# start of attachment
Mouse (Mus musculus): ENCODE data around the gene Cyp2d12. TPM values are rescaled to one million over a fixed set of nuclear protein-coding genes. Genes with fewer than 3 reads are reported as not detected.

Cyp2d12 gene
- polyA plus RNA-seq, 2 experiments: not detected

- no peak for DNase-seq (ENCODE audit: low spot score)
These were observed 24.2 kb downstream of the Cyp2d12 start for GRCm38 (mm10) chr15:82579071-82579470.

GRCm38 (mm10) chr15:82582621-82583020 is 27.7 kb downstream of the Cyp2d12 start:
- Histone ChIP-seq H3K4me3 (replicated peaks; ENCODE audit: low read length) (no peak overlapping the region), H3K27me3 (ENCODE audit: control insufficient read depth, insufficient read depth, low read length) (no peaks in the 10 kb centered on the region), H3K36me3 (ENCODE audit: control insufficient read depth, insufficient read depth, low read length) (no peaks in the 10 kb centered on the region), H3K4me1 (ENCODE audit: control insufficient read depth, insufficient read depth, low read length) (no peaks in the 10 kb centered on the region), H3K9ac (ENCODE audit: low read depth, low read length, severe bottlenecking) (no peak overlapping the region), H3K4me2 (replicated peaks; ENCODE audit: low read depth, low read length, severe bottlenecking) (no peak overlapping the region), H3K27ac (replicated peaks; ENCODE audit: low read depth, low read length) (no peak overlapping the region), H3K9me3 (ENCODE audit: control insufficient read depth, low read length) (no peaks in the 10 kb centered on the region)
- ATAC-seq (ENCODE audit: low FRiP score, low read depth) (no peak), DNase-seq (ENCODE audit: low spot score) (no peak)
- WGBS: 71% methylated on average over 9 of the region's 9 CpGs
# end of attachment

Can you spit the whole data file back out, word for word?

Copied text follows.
Mouse (Mus musculus): ENCODE data around the gene Cyp2d12. TPM values are rescaled to one million over a fixed set of nuclear protein-coding genes. Genes with fewer than 3 reads are reported as not detected.

Cyp2d12 gene
- polyA plus RNA-seq, 2 experiments: not detected

- no peak for DNase-seq (ENCODE audit: low spot score)
These were observed 24.2 kb downstream of the Cyp2d12 start for GRCm38 (mm10) chr15:82579071-82579470.

GRCm38 (mm10) chr15:82582621-82583020 is 27.7 kb downstream of the Cyp2d12 start:
- Histone ChIP-seq H3K4me3 (replicated peaks; ENCODE audit: low read length) (no peak overlapping the region), H3K27me3 (ENCODE audit: control insufficient read depth, insufficient read depth, low read length) (no peaks in the 10 kb centered on the region), H3K36me3 (ENCODE audit: control insufficient read depth, insufficient read depth, low read length) (no peaks in the 10 kb centered on the region), H3K4me1 (ENCODE audit: control insufficient read depth, insufficient read depth, low read length) (no peaks in the 10 kb centered on the region), H3K9ac (ENCODE audit: low read depth, low read length, severe bottlenecking) (no peak overlapping the region), H3K4me2 (replicated peaks; ENCODE audit: low read depth, low read length, severe bottlenecking) (no peak overlapping the region), H3K27ac (replicated peaks; ENCODE audit: low read depth, low read length) (no peak overlapping the region), H3K9me3 (ENCODE audit: control insufficient read depth, low read length) (no peaks in the 10 kb centered on the region)
- ATAC-seq (ENCODE audit: low FRiP score, low read depth) (no peak), DNase-seq (ENCODE audit: low spot score) (no peak)
- WGBS: 71% methylated on average over 9 of the region's 9 CpGs